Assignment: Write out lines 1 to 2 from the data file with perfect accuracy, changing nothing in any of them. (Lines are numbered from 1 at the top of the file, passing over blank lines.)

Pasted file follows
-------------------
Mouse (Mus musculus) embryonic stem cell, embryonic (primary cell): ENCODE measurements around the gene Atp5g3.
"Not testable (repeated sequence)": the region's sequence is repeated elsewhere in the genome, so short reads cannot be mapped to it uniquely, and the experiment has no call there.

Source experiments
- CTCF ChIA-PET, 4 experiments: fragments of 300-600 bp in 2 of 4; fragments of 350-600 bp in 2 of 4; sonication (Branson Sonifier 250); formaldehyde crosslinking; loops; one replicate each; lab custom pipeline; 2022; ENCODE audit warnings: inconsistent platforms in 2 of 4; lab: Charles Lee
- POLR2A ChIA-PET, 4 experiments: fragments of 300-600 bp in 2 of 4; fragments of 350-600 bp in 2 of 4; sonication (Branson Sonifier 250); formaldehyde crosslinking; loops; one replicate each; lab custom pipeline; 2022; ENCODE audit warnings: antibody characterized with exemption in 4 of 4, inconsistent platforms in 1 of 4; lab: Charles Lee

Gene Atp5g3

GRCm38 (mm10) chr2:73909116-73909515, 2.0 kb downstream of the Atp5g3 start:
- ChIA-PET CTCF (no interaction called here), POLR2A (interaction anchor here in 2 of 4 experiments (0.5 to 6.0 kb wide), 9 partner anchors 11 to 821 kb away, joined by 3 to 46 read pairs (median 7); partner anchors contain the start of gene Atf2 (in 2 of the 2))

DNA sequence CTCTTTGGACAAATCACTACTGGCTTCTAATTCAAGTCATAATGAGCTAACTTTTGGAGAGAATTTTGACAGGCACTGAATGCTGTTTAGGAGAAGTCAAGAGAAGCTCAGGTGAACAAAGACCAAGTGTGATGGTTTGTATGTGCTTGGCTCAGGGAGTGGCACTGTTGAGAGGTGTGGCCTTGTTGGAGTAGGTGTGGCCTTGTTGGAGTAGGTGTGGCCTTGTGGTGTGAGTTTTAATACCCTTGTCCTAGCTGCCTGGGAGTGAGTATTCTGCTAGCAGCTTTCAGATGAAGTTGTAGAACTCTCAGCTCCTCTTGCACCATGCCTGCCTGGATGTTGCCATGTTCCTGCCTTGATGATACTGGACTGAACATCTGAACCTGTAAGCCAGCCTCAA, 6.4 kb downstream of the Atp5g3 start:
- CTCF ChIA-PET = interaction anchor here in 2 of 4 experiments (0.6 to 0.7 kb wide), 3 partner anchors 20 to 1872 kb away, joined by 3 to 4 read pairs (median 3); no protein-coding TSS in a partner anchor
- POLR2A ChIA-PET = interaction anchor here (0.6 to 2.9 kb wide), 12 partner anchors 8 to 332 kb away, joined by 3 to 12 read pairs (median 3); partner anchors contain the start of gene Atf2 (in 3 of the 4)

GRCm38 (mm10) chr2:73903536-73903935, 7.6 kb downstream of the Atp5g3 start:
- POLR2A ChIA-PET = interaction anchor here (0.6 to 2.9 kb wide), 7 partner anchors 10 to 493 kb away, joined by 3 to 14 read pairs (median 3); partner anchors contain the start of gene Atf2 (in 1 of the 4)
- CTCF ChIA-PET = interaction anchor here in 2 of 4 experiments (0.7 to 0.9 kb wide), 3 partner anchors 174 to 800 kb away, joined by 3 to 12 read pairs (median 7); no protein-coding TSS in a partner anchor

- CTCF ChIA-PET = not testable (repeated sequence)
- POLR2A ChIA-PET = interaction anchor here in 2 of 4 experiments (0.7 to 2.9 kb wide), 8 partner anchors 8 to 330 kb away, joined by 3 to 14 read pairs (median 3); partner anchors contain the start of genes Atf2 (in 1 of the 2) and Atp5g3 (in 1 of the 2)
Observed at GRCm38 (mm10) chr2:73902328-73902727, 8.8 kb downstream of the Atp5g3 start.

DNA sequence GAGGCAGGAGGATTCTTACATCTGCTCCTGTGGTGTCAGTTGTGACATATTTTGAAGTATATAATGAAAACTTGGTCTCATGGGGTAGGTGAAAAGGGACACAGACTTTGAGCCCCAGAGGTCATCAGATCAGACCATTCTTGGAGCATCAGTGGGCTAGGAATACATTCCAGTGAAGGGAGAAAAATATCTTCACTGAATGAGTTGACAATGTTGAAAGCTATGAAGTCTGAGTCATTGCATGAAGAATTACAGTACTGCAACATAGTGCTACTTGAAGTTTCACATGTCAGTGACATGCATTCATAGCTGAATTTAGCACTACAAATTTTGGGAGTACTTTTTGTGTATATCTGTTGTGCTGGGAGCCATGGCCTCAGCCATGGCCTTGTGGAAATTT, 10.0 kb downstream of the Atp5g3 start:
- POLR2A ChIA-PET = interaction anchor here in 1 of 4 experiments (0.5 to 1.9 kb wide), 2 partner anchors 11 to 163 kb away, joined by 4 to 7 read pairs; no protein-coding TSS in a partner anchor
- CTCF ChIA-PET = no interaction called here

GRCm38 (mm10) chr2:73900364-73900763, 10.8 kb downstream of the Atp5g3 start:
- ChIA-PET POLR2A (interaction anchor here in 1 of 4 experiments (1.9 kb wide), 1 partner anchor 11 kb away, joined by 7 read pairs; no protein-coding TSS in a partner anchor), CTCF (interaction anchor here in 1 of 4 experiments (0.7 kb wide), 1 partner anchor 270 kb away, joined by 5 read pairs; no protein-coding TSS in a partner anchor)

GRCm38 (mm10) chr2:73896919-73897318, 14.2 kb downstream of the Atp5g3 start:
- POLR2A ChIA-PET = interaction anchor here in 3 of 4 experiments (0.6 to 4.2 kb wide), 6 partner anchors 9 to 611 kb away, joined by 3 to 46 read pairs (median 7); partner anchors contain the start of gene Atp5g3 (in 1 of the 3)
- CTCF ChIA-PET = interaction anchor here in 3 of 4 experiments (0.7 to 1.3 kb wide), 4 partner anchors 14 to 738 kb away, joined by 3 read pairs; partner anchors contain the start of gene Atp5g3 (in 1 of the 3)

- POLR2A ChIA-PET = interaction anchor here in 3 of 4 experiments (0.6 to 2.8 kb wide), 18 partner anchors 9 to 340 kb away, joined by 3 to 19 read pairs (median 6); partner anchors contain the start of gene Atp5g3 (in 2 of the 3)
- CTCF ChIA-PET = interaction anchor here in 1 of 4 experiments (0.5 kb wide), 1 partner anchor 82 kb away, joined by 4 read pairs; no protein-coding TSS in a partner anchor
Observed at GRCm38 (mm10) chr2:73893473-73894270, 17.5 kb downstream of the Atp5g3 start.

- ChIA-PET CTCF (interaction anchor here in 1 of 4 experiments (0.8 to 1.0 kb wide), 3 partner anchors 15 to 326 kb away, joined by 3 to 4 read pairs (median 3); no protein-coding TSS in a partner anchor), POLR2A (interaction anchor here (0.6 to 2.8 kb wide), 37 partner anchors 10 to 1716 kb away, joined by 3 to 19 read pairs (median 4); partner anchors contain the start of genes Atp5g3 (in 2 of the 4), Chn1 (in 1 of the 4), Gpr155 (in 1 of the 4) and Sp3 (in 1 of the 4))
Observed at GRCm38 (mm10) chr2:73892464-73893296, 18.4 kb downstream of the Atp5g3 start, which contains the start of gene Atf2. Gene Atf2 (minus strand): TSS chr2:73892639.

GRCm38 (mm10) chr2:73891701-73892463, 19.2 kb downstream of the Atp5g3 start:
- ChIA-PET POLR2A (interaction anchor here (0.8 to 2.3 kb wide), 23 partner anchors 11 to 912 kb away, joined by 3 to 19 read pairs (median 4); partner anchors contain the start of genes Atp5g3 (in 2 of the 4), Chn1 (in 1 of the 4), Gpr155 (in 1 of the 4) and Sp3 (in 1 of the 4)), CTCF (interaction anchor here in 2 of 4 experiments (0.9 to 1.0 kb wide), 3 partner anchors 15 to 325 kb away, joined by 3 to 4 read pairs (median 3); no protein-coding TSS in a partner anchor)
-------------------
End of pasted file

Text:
Mouse (Mus musculus) embryonic stem cell, embryonic (primary cell): ENCODE measurements around the gene Atp5g3.
"Not testable (repeated sequence)": the region's sequence is repeated elsewhere in the genome, so short reads cannot be mapped to it uniquely, and the experiment has no call there.